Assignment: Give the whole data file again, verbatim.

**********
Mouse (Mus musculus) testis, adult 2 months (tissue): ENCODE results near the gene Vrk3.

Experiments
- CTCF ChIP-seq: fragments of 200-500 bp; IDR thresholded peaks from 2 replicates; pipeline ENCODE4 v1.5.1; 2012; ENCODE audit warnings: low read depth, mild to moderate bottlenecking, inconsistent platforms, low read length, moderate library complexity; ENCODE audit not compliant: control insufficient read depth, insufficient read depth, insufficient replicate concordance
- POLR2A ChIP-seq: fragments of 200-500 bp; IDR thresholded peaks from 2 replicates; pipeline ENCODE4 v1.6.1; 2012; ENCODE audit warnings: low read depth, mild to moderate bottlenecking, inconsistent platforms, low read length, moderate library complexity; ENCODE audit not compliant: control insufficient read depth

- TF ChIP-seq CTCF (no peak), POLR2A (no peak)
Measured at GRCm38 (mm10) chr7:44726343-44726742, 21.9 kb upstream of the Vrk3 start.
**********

Mouse (Mus musculus) testis, adult 2 months (tissue): ENCODE results near the gene Vrk3.

Experiments
- CTCF ChIP-seq: fragments of 200-500 bp; IDR thresholded peaks from 2 replicates; pipeline ENCODE4 v1.5.1; 2012; ENCODE audit warnings: low read depth, mild to moderate bottlenecking, inconsistent platforms, low read length, moderate library complexity; ENCODE audit not compliant: control insufficient read depth, insufficient read depth, insufficient replicate concordance
- POLR2A ChIP-seq: fragments of 200-500 bp; IDR thresholded peaks from 2 replicates; pipeline ENCODE4 v1.6.1; 2012; ENCODE audit warnings: low read depth, mild to moderate bottlenecking, inconsistent platforms, low read length, moderate library complexity; ENCODE audit not compliant: control insufficient read depth

- TF ChIP-seq CTCF (no peak), POLR2A (no peak)
Measured at GRCm38 (mm10) chr7:44726343-44726742, 21.9 kb upstream of the Vrk3 start.